Dual citizenship for Korean Adoptees


So, it was just a matter of time before the nice posts of my life journey as an adopted person dwindles and the stronger opinions come to the surface.  This week a Korean news site featured an article about a group of Korean Adoptees gaining their Korean citizenship back again.

First off, I would like to congratulate the first group of newly minted citizens.  I appreciate the value of such an accomplishment watching and reading from the sidelines as my peers persevered to get our voices heard and acknowledge that Korea never left us even if we left Korea.  I can appreciate the desire to be valued as a legitimate Korean person and nothing says that louder than being a citizen of that country.

I am left wondering though.  Why no military service for those with only an “orphan birth registry”?  Why the disappointment that scholarships to learn Korean will no longer be given to these new citizens?  I suppose I am left wondering, why so much entitlement?  It seems to me that for the group of adoptees who seek dual citizenship, they will have the rights and possibilities of every other Korean.  I think that is pretty remarkable and to ask for any special dispensation feels disengenuous.

I had a client once who was not willing to go for her US citizenship as she could not raise her hand to vow to defend this country.  I really respected her for taking this pledge to the USA so seriously.  As a citizen we want what our country offers but should we not also embrace the laws and tenants of the place we call home?  With the privelege of citizenship comes the duties and obligations, not more or less.

Up to now, I have come to respect the adoptee community in Korea who have fundamentally changed the way we look at international adoption worldwide.  I don’t think that is an understatement.  I have seen how their voices and relentless tenacity to be acknowledged by Korea has established resources, education, jobs and awareness in ways that are altering the way other countries are handling their adult adoptees who return.  This community has been the safe haven for many who come to Korea to seek, find and connect.  I have been grateful to my overseas Korean adoptee brethren.  They have given me the confidence to send others who are still seeking into their capable hands.  And with this issue, I understand the euphoria of getting something that was perceived to have been stripped away at a time when we had no choice.  But to ask for more exceptions feels like we are asking for citizenship but not really.  It feels like we are demanding of Korea to make up for the loss of a life but expect nothing in return?  It feels like we keep asking.  Is that even a fair question to pose?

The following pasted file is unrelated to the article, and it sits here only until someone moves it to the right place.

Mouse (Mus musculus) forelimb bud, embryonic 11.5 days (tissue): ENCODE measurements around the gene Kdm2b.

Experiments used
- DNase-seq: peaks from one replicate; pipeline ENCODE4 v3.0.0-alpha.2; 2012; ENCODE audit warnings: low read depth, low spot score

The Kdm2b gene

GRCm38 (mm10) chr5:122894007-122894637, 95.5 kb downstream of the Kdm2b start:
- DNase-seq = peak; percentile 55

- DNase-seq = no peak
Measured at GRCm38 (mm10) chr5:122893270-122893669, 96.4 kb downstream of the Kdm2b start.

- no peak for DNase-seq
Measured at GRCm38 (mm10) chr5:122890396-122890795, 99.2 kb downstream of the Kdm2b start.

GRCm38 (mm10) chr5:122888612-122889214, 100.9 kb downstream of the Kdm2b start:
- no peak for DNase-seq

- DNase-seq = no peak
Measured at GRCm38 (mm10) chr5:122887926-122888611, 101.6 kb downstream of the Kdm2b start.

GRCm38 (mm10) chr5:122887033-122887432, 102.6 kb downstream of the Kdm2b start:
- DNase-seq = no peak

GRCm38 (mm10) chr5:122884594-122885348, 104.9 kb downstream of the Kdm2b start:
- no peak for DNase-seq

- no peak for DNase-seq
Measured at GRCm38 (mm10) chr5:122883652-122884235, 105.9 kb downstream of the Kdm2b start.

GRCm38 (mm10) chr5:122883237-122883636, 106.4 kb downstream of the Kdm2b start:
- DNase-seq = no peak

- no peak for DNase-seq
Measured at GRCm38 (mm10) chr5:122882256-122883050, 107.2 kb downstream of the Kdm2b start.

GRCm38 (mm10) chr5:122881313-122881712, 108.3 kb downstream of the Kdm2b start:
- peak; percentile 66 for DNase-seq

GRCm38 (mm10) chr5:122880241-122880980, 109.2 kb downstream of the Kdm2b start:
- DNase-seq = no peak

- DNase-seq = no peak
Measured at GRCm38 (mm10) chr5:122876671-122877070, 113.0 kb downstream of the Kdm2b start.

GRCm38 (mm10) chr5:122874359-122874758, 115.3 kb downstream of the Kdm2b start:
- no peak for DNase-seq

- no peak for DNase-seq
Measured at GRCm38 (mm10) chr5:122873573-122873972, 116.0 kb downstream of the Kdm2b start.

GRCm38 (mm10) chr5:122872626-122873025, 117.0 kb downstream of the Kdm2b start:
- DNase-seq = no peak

5 thoughts on “Dual citizenship for Korean Adoptees

  1. As a Korean adoptee currently living in Korea, I’ve followed the developments in this with interest. I think there will be a lot of questions asked in the coming years. I think that adoptees who seek dual citizenship should have the same responsibilities as any citizen. Honestly, there should be a language and cultural knowledge requirement for citizenship, because it is nearly impossible to live in this country on a permanent basis, as an individual, without speaking Korean moderately well and without having good knowledge of various social mores.